Home NEWS ENTERTAINMENT Listening to unheard Wu-Tang Clan – the world’s rarest album

Listening to unheard Wu-Tang Clan – the world’s rarest album

Inside a delicately hand-carved silver box on display in an Australian museum lies the most exclusive, most valuable, and perhaps most infamous album in the world.
And this weekend, I became one of the lucky few on the planet to have heard it.
Recorded in secret over six years by trailblazing hip-hop group the Wu-Tang Clan, Once Upon a Time in Shaolin was designed to be a piece of fine art.
Only a single CD copy exists – and with it comes a legal stipulation that the owner cannot publicly release the 31 tracks until 2103.
The record, which features the nine surviving members of the group, is currently on loan to Tasmania’s Museum of Old and New Art (Mona) – a gallery so well known for its headline-catching art some dub it Australia’s “Temple of Weird”.
First conceived during the pandemic, the museum’s new Namedropping exhibition explores why humans chase things that signal status and notoriety.

At the top of lead curator Jarrad Rawlins’ wish list for the exhibition was this album.
“If I’m completely honest it started as a fantasy… we were in a meeting and I just said, ‘We should get that Wu-Tang CD’, and everyone went ‘Yeah. Lol’,” he says.
After years of negotiation, fans from all over the globe have now flocked to Mona to hear a 36-minute sample of the album, curated especially by Wu-Tang Clan producer Cilvaringz.
What can the few dozen people who scored tickets to the uber-exclusive listening parties expect? Mr Rawlins teases a Cher cameo – his favourite bit – but otherwise is tight-lipped.
“The more we know about this album, and the more people out there know, the less magical it becomes,” he insists.
“I think the fans are as excited about not being able to hear it… as they are about being able to hear it.”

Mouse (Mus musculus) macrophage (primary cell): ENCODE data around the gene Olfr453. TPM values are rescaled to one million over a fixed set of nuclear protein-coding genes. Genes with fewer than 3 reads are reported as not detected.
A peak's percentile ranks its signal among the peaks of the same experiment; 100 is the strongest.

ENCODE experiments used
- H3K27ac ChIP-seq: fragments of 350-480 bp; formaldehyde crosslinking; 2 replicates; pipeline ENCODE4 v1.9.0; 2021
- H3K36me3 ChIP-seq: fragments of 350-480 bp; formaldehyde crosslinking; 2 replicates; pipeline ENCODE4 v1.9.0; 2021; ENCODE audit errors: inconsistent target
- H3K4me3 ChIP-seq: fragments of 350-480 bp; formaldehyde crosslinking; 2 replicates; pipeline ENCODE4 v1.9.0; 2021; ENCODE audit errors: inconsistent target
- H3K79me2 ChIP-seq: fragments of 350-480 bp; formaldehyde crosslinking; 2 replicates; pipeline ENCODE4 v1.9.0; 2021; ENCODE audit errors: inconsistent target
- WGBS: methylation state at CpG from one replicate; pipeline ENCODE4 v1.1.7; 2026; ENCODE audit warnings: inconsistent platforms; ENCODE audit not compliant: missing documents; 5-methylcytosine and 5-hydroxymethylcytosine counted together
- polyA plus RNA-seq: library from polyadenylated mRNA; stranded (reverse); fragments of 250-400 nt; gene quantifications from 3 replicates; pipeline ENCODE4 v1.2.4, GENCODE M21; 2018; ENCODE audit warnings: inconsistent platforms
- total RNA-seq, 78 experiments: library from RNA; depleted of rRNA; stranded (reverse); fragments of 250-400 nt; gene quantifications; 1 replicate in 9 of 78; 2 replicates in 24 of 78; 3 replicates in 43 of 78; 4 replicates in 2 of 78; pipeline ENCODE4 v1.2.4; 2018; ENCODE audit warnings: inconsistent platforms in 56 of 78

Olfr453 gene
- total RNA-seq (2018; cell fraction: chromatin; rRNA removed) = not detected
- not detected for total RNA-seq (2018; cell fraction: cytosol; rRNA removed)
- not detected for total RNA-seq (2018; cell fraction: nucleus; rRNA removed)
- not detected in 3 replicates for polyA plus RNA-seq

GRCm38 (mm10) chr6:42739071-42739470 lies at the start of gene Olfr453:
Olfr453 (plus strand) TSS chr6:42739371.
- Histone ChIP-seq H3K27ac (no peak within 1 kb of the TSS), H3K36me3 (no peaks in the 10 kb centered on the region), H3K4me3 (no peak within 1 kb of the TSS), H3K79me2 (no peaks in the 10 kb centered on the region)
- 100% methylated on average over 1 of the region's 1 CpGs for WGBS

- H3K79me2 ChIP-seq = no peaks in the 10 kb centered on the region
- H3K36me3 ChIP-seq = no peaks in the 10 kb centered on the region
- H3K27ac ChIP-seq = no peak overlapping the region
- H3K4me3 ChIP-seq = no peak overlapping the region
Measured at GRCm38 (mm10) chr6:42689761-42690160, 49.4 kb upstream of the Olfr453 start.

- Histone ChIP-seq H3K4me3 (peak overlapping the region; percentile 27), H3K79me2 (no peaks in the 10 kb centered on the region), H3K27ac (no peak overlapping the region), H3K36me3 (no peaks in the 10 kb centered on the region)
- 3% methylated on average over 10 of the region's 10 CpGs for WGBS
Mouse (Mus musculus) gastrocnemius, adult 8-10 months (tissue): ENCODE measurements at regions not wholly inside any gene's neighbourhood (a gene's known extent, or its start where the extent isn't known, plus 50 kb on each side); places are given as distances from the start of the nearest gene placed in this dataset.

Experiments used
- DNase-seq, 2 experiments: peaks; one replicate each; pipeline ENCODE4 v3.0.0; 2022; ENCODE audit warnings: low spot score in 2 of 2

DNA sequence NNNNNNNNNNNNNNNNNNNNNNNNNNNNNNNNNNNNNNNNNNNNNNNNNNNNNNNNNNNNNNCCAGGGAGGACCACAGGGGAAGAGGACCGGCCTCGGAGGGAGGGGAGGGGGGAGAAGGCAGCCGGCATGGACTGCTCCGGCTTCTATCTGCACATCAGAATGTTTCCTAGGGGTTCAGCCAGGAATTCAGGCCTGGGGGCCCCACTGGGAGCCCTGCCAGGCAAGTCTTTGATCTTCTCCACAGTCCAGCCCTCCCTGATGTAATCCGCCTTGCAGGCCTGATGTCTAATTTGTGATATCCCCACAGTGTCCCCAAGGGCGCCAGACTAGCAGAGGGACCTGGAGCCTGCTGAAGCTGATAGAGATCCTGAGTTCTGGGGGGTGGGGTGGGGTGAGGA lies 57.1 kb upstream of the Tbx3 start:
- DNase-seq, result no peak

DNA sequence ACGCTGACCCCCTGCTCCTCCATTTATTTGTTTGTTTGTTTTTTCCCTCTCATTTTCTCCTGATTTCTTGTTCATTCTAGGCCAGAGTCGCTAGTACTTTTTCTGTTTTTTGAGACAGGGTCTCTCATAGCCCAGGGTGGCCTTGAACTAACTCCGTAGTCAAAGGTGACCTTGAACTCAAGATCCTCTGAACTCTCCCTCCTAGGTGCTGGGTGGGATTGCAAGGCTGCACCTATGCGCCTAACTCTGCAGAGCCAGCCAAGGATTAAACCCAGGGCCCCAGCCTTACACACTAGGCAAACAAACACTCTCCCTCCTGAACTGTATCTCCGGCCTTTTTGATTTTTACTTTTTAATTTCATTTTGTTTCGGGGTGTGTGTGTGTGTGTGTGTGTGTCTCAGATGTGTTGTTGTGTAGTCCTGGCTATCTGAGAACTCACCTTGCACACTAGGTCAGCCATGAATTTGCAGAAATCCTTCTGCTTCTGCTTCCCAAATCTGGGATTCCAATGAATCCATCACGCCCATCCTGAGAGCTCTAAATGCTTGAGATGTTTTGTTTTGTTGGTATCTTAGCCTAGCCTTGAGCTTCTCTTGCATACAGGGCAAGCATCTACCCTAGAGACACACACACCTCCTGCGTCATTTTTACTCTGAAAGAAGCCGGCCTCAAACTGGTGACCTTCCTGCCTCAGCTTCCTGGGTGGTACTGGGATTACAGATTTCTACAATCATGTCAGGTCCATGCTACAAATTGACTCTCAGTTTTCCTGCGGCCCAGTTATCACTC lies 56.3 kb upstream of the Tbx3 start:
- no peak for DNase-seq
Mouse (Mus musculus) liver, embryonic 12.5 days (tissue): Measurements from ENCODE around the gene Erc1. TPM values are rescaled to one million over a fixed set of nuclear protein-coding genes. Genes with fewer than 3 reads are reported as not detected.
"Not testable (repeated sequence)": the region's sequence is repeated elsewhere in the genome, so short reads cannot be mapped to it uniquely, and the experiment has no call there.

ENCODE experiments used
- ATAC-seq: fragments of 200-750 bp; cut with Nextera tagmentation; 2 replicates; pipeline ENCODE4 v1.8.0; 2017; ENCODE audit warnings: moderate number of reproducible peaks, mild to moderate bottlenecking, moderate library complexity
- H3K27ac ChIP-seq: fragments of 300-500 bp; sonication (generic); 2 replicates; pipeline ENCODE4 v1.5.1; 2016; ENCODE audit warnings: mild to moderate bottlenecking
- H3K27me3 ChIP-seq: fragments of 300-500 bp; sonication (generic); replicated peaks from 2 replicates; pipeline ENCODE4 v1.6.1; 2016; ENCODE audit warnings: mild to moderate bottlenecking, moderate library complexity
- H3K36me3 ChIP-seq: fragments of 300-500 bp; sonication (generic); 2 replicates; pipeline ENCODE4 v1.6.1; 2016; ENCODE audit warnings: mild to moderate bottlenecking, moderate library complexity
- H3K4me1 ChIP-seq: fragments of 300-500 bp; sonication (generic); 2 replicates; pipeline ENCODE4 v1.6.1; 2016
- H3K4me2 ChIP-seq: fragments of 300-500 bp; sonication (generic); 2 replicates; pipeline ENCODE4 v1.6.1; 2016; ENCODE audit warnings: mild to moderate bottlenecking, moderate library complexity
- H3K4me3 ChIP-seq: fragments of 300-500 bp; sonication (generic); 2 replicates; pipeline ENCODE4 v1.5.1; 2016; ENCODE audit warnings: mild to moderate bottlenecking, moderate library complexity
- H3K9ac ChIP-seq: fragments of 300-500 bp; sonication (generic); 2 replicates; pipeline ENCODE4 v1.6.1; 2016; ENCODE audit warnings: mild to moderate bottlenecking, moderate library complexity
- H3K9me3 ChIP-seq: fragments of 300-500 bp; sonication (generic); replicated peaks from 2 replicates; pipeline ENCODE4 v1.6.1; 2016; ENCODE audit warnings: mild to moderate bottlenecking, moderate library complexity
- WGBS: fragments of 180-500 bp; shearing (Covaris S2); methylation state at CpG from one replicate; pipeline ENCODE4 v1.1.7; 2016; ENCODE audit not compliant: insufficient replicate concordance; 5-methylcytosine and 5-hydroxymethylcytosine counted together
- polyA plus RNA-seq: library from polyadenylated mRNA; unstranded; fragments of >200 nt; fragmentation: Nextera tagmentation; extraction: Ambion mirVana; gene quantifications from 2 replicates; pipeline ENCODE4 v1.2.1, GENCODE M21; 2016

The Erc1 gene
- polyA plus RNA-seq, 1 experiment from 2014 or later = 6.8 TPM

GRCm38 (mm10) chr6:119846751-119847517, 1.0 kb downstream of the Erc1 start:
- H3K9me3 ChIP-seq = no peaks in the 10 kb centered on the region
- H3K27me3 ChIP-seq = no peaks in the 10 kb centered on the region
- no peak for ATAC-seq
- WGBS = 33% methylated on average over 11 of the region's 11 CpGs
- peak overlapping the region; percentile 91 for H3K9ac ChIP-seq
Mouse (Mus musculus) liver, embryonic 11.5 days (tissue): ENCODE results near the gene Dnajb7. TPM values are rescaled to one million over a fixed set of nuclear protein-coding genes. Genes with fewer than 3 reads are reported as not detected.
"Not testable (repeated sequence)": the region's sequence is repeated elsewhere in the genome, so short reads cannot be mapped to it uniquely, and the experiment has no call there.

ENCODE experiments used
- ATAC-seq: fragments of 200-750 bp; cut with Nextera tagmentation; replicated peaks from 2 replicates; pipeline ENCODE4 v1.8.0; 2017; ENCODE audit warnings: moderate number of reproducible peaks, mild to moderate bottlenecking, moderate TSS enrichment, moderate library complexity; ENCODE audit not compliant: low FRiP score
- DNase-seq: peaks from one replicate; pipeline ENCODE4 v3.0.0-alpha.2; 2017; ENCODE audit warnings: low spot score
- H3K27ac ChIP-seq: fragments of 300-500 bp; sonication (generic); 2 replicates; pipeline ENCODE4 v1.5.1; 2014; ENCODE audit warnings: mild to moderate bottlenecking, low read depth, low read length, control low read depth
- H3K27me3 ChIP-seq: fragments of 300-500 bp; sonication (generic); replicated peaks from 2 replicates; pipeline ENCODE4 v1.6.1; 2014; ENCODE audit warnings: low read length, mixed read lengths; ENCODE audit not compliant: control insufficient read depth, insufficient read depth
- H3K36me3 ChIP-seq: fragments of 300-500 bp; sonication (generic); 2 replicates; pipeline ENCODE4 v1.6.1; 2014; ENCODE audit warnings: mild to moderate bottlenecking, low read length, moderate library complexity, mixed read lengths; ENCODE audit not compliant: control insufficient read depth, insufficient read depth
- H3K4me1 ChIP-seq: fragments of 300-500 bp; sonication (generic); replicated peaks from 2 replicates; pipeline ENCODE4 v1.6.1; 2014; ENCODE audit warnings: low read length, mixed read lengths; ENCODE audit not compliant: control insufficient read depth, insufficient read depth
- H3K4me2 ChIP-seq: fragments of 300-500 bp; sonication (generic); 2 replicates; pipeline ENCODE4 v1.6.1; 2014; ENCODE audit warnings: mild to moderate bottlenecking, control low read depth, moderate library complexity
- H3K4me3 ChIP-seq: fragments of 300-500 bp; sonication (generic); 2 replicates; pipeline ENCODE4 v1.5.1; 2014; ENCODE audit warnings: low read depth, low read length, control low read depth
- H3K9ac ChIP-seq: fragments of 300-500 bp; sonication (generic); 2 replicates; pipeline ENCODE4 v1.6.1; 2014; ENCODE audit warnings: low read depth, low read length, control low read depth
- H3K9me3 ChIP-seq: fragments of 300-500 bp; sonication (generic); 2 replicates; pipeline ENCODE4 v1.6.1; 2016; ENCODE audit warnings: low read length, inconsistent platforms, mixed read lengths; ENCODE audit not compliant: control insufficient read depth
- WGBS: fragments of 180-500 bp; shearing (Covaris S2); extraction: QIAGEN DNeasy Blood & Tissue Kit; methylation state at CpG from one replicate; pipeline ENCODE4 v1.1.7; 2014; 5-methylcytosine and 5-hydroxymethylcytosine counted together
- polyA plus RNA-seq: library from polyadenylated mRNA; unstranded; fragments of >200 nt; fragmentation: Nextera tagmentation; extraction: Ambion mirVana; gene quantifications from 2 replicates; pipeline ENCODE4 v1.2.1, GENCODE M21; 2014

But somewhat ironically, the week that Namedropping opens, news breaks that the company loaning the album is suing its previous owner – disgraced “pharma bro” Martin Shkreli – for allegedly making digital copies.
He was forced to hand over the album to US prosecutors in 2018 – three years after purchasing it – after being convicted of defrauding investors.
It was bought by digital art collective Pleasr for a rumoured $4m (A$6m; £3.2m), value they’re trying to preserve by making Shkreli destroy his bootleg files.
Since 2015, fans have heard snippets of the mysterious music – from potential buyers treated to a 13-minute segment when it was first released, to the handful of times Shkreli streamed scraps on YouTube, and now a five-minute clip which the public can buy for a single dollar.
But never this much of it.
As I queue up for my listening session, a contract demanding that I don’t record it is thrust into my hands.
“Your obligations under this agreement start on your entry to Once Upon a Time in Shaolin and continue for the remainder of your life or until 2103, whichever occurs first,” it reads.
And when we reach Mona’s Frying Pan Studio itself, I realise the jokes I’ve been hearing about metal detectors are not jokes at all.
One by one, we’re asked to take off our coats, ditch our bags, and empty our pockets, before we are diligently scanned.

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